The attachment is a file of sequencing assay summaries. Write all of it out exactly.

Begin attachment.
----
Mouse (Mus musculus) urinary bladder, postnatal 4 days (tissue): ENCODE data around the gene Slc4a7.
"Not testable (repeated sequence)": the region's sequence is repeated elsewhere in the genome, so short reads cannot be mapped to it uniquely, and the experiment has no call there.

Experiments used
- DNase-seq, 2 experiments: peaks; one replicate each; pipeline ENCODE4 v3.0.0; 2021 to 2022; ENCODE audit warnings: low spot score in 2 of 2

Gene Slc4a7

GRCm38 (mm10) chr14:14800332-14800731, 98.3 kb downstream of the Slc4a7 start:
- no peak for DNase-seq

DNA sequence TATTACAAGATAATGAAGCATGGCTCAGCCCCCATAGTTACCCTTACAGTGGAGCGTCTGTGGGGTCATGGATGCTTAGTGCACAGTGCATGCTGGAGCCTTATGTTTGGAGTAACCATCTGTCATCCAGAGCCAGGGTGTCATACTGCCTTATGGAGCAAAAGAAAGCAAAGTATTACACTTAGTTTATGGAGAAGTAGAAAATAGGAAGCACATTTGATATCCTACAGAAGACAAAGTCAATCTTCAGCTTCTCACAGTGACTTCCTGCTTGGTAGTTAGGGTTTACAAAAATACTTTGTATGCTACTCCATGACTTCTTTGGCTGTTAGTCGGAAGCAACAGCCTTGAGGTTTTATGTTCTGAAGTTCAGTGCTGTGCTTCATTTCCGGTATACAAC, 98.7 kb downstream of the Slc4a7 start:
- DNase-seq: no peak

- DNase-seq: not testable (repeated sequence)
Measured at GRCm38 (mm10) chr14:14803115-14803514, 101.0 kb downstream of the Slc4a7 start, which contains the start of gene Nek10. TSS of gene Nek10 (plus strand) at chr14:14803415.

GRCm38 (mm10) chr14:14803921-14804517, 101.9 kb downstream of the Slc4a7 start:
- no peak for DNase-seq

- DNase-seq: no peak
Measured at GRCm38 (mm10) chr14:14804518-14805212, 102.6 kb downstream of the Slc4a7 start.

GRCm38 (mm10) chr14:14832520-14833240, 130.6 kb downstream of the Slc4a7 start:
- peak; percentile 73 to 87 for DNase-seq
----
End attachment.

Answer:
Mouse (Mus musculus) urinary bladder, postnatal 4 days (tissue): ENCODE data around the gene Slc4a7.
"Not testable (repeated sequence)": the region's sequence is repeated elsewhere in the genome, so short reads cannot be mapped to it uniquely, and the experiment has no call there.

Experiments used
- DNase-seq, 2 experiments: peaks; one replicate each; pipeline ENCODE4 v3.0.0; 2021 to 2022; ENCODE audit warnings: low spot score in 2 of 2

Gene Slc4a7

GRCm38 (mm10) chr14:14800332-14800731, 98.3 kb downstream of the Slc4a7 start:
- no peak for DNase-seq

DNA sequence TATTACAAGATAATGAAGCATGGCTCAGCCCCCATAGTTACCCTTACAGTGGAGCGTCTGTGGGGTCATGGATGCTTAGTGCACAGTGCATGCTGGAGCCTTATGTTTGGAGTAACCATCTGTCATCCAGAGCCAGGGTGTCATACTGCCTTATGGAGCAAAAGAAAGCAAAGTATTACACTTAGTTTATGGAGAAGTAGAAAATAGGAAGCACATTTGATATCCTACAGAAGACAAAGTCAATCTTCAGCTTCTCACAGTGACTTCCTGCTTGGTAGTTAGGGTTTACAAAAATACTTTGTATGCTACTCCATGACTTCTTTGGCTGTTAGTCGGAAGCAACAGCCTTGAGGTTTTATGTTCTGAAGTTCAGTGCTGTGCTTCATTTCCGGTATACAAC, 98.7 kb downstream of the Slc4a7 start:
- DNase-seq: no peak

- DNase-seq: not testable (repeated sequence)
Measured at GRCm38 (mm10) chr14:14803115-14803514, 101.0 kb downstream of the Slc4a7 start, which contains the start of gene Nek10. TSS of gene Nek10 (plus strand) at chr14:14803415.

GRCm38 (mm10) chr14:14803921-14804517, 101.9 kb downstream of the Slc4a7 start:
- no peak for DNase-seq

- DNase-seq: no peak
Measured at GRCm38 (mm10) chr14:14804518-14805212, 102.6 kb downstream of the Slc4a7 start.

GRCm38 (mm10) chr14:14832520-14833240, 130.6 kb downstream of the Slc4a7 start:
- peak; percentile 73 to 87 for DNase-seq